Open dialogue around “Palais des Nations” by François Vermot

Reimagining spaces for future diplomacy through art and architecture

Challenge

Geneva has one of the richest histories of international collaboration among nations and citizens, including hosting the League of Nations and the United Nations. The Palais des Nations, built in 1930, is one of the busiest conference centers in Europe. Decisions taken at this iconic venue have a global impact on living standards, human rights and well-being of all peoples. Yet, we see our current governance structures and systems are often failing to address effectively complex geopolitical, social, environmental, economic and ethical challenges.

Under the Strategic Heritage Plan (SHP), Palais the Nations is currently undergoing a complete renovation to modernize work spaces while preserving its historical legacy, This transformative project has to adapt to today’s complex socio-economic realities and enable spaces for future diplomacy and governance to implement the 2030 Agenda for Sustainable Development.

How can art and architecture help us reimagine spaces for diplomacy that is inclusive, brings new solutions and changes social frameworks for our sustainable future?

Journey

Art4Action initiated and convened a UN Library Talk, together with the United Nations Library and the Center of Photography Geneva (CPG). The event brought together the views of architects, art experts and diplomats coupled with an artistic photo exhibition “Palais des Nations” by François Vermot. The event was generously supported by the Mission of Switzerland to the UN, and the Mission of Slovenia to the UN.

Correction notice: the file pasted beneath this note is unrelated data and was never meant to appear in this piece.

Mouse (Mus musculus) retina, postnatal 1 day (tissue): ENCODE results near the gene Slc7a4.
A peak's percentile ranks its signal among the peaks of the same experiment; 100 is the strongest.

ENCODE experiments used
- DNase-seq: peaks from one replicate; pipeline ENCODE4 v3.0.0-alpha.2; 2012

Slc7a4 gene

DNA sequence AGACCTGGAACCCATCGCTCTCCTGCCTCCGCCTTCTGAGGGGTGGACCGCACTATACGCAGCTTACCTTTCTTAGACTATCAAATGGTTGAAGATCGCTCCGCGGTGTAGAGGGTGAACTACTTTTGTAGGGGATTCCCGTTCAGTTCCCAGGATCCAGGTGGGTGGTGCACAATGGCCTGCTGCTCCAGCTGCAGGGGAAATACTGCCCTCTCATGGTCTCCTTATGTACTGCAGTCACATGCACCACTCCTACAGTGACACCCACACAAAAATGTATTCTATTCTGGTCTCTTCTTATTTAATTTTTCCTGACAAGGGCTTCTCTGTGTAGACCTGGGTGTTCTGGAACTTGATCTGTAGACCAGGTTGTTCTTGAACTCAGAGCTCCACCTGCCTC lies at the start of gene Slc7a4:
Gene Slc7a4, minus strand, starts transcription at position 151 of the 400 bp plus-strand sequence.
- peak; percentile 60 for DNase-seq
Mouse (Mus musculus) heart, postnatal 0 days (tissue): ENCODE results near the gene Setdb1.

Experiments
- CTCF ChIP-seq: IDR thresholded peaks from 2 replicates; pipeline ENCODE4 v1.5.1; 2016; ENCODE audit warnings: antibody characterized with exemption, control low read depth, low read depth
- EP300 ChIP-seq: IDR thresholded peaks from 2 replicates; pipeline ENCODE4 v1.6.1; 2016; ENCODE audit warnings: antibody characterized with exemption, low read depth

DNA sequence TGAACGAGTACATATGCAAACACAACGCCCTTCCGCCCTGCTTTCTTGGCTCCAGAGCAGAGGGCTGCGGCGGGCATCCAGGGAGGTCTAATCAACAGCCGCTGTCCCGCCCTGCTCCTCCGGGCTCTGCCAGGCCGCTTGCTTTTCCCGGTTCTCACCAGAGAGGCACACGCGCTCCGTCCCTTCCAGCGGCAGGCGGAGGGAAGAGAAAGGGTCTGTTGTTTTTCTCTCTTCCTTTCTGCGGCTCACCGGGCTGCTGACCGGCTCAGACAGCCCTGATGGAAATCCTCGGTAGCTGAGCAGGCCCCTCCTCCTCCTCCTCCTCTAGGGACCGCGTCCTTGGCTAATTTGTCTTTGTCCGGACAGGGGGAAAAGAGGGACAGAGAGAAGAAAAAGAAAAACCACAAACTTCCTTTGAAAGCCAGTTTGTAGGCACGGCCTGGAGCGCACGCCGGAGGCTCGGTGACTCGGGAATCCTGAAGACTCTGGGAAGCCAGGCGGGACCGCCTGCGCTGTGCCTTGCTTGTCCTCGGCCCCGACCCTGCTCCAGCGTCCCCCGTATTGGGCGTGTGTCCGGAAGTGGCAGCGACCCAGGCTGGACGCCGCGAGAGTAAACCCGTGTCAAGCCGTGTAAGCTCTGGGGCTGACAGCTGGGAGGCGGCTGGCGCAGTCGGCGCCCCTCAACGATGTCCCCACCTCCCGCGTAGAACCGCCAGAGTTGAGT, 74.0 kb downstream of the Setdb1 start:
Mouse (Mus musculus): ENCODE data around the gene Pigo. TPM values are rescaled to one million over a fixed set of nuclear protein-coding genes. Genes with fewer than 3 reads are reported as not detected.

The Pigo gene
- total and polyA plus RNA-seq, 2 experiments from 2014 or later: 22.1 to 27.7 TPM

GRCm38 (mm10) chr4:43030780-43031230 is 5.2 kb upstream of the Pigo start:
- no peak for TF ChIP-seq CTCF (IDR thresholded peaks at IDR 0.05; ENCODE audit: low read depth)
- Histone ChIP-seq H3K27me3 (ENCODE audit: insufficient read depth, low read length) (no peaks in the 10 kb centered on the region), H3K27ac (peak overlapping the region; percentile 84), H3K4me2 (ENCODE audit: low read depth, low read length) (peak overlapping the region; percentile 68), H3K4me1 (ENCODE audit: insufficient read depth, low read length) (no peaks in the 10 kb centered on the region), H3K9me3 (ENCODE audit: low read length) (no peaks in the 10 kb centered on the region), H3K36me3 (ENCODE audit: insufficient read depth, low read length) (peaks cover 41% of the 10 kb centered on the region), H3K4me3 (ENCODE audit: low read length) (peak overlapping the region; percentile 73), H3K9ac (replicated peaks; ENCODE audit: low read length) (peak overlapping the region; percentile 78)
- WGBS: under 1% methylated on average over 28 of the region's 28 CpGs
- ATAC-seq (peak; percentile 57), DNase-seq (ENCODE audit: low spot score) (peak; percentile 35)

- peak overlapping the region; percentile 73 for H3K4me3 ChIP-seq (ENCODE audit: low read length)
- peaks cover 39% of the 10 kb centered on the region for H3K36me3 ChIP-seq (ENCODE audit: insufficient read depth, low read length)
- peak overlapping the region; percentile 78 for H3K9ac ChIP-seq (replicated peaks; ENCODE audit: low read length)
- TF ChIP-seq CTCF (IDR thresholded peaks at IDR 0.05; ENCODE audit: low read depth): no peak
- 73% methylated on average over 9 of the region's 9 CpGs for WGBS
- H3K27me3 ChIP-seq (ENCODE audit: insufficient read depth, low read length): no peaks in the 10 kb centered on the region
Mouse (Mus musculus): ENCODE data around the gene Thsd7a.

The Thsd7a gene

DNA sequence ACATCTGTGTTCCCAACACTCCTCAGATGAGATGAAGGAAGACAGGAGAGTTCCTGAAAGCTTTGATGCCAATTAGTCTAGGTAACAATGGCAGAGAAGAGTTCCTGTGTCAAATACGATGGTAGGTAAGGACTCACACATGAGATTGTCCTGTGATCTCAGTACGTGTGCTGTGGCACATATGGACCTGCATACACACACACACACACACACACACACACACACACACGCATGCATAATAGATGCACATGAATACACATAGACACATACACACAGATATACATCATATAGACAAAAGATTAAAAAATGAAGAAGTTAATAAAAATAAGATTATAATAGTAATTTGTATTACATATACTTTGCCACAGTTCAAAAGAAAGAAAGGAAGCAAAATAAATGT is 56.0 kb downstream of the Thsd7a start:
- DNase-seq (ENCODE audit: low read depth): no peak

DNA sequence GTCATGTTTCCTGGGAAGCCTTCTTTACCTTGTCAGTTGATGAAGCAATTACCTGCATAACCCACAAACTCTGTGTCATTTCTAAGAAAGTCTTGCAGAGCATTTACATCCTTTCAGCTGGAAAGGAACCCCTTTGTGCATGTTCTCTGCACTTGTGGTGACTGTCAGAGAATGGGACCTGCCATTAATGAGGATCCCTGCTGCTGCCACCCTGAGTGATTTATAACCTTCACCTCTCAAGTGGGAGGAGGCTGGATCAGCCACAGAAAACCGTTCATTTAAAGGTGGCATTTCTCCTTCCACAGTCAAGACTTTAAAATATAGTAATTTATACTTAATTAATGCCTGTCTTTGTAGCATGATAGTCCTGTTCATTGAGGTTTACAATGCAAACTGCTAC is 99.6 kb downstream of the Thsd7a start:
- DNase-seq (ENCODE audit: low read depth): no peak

The photographs by a Swiss contemporary photographer François Vermot about the Palais were taken before the transformation of the Palais, and were exhibited at the UN Library in December 2018. Earlier in the year, the Center of Photography Geneva hosted a collective exhibition “Ça c’est Genève” with Vermot’s series of photographs, which inspired the organization of the UN Library Talk and expedition.  His artistic book “Palais the Nations” with a foreword by Michael Møller, UNOG Director General and Sami Kanaan, Mayor of Geneva was also launched and shared with participants.

The library talk was moderated by Barbara Bulc, Art4Action with introductory remarks by Francesco Pisano, Director, United Nations Library Geneva and Joerg Bader Director, Centre de la Photographie Genève, and hosted a discussion with:                          

  • John Palmesino, Architect and Urbanist; Co-founder, Territorial Agency and Curator, The Neutrality Project
  • Tomaz Mencin, Human Rights Ambassador, Mission of Slovenia to the UNOG and Representative of Slovenia on the Advisory Board of the Strategic Heritage Plan            
  • Oliver Hoehne, Minister-Counsellor and Deputy Head of Multilateral Division, Mission of Switzerland to the UNOG and a Swiss Focal Point for the Strategic Heritage Plan                          
  • Véronique Neiss, Chief, Design and Construction, Strategic Heritage Plan, United Nations Office at Geneva        

We are looking forward to continue a series of multi-disciplinary dialogues reimagining spaces and solutions for our sustainable and shared future.

Impact

  • UN Library Talk engaged audience in an open dialogue with architects, art experts and diplomats coupled with an artistic photo exhibition and art exhibition
  • Invitations were shared with all UN agencies and diplomatic missions to the UN, along with non-governmental  organization, business communities and and general public in Geneva and beyond
  • Art4Action’s commitment to continue hosting a series of thematic open dialogues in the future

 

Additional Resources:

Invitation to The UN Library Talk, December 4, 2018

Change will not happen unless we create something new. Art and architecture show us how.
Barbara Bulc , Founder Art4Action

PHOTO GALLERY

“Palais des Nations”, book and exhibition of photographs by François Vermot, with images from the UN Library Talk in December 2018 at the United Nations Library in Geneva (Photo credits François Vermot, UN Library and Art4Action)